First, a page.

CAS  PubMed Central  Google Scholar 

  3. Ata B, Lee D, Sönmez E. Dynamic volunteer staffing in multicrop gleaning operations. Oper Res. 2019;67(2):295–314.

    Google Scholar 

  4. Ataseven C, Nair A, Ferguson M. An examination of the relationship between intellectual capital and supply chain integration in humanitarian aid organizations: a survey-based investigation of food banks. Decis Sci. 2018;49(5):827–62.

    Google Scholar 

  5. Ataseven C, Nair A, Ferguson M. The role of supply chain integration in strengthening the performance of not-for-profit organizations: evidence from the food banking industry. J Humanitarian Logist Supply Chain Manag. 2020;10(2):101–23.

    Google Scholar 

  6. Bacon CM, Baker GA. The rise of food banks and the challenge of matching food assistance with potential need: towards a spatially specific, rapid assessment approach. Agric Hum Values. 2017;34(4):899–919.

    Google Scholar 

  7. Balcik B, Iravani S, Smilowitz K. Multi-vehicle sequential resource allocation for a nonprofit distribution system. IIE Trans. 2014;46(12):1279–97.

    Google Scholar 

  8. Baz JE, Ruel S. Can supply chain risk management practices mitigate the disruption impacts on supply chains’ resilience and robustness? Evidence from an empirical survey in a COVID-19 outbreak era. Int J Prod Econ. 2021;233:107972.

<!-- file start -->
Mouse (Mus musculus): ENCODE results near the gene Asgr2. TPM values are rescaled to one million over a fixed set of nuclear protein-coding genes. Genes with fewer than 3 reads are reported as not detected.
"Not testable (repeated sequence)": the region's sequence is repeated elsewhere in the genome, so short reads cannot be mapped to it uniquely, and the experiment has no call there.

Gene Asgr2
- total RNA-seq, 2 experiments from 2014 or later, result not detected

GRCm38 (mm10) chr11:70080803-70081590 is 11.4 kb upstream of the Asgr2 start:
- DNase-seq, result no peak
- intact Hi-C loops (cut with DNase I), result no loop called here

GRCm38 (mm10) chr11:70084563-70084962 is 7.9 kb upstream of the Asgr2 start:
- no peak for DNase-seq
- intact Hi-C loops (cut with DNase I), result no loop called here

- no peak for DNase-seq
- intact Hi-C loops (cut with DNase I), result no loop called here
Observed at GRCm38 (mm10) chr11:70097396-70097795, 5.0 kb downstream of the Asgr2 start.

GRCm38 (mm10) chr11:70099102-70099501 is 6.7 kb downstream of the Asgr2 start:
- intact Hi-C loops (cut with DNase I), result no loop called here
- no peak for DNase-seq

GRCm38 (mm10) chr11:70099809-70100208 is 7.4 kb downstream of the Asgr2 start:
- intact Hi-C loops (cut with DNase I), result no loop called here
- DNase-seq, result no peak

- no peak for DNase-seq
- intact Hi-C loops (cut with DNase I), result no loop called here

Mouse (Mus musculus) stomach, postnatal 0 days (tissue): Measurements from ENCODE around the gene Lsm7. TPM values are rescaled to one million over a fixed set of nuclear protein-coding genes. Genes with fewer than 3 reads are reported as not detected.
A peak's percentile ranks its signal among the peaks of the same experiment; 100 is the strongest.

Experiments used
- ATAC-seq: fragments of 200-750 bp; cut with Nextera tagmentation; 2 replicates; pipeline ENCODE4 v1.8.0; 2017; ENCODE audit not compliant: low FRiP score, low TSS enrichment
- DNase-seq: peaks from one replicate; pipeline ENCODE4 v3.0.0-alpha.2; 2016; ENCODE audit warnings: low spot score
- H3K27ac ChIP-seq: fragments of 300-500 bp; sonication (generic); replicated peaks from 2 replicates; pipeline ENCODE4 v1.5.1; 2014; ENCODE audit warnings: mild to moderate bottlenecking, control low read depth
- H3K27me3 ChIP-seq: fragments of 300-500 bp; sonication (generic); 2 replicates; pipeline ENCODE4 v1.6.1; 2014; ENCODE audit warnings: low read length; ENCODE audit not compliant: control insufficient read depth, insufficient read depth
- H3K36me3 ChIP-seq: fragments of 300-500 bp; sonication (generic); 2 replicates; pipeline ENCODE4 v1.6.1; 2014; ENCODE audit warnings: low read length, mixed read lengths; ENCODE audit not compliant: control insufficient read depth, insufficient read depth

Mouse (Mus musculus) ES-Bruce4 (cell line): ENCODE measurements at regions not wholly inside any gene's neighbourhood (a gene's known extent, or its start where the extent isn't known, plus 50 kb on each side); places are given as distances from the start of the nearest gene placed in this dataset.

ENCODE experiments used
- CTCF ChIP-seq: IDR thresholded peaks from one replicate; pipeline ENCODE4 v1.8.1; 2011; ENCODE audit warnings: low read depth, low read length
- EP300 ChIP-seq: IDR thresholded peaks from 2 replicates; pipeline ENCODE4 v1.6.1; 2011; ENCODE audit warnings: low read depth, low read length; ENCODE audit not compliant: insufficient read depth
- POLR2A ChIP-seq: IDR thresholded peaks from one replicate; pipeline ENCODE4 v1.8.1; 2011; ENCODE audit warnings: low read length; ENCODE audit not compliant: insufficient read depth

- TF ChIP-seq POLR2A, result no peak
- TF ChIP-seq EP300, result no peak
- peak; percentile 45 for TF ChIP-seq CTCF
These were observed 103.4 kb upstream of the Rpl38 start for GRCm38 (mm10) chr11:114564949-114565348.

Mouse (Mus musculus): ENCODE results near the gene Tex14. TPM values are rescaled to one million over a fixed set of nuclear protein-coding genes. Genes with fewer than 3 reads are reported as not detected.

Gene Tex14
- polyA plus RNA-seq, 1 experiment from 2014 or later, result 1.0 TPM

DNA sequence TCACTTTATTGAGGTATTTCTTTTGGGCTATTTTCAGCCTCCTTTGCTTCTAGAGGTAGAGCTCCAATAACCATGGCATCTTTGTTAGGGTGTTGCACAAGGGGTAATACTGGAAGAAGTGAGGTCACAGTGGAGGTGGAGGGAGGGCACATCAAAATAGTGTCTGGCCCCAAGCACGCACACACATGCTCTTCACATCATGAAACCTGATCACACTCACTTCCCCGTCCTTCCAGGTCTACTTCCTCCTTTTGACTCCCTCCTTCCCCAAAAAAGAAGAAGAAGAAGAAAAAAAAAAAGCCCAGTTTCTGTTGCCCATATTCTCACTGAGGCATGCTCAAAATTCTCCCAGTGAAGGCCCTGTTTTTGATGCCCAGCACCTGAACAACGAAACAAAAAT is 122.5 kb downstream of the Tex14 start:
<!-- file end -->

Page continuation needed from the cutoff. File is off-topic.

PubMed  Google Scholar 

  9. Bazerghi C, McKay FH, Dunn M. The role of food banks in addressing food insecurity: a systematic review. J Commun Health. 2016;41(4):732–40.

    Google Scholar 

  10. Blackmon L, Chan R, Carbral O, Chintapally G, Dhara S, Felix P, et al. Rapid development of a decision support system to alleviate food Insecurity at the Los Angeles regional food bank amid the COVID-19 pandemic. Prod Oper Manag. 2021;30(10):3391–3407.

  11. Blessley M, Mudambi SM. A trade way and a pandemic: Disruption and resilience in the food bank supply chain. Ind Mark Manag. 2022;102:58–73.

    Google Scholar 

  12. Bode C, Macdonald JR. Stages of Supply Chain Disruption Response: Direct, Constraining, and Mediating Factors for Impact Mitigation. Decision Sciences. 2016;48(5):836–74.

    Google Scholar 

  13. Booth S, Whelan J. Hungry for change: the food banking industry in Australia. Br Food J. 2014;116(9):1392–404.

    Google Scholar 

  14. Brock LG, Davis LB. Estimating available supermarket commodities for food bank collection in the absence of information. Expert Syst Appl. 2015;42(7):3450–61.

    Google Scholar 

  15. Bryan AD, Ginsburg ZA, Rubinstein EB, Frankel HJ, Maroko AR, Schechter CB, et al. Foods and drinks available from urban food pantries: Nutritional quality by item type, sourcing, and distribution method. J Community Health. 2019;44(2):339–64.

    PubMed Central  PubMed  Google Scholar 

  16. Buisman ME, Haijema R, Akkerman R, Bloemhof JM. Donation management for menu planning at soup kitchens. Eur J Oper Res. 2019;272(1):324–38.

    Google Scholar 

  17. Cavaliere B, Drew C, Martin K. Food bank drive-through distribution during COVID-19: A reflective essay. J Agric Food Syst Community Dev. 2021;10(2):135–45.

  18. Chen L, Guttieres D, Levi R, Paulson E, Perakis G, Renegar N, et al. Public health risks arising from food supply chains: Challenges and opportunities. Nav Res Logist. 2021;68(8):1098–112.

    Google Scholar 

  19. Coca A, Quinn T, Kim JH, Wu T, Powell J, Roberge R, et al. Physiological Evaluation of Personal Protective Ensembles Recommended for Use in West Africa. Disaster Med Public Health Preparedness. 2017;11(5):580–6.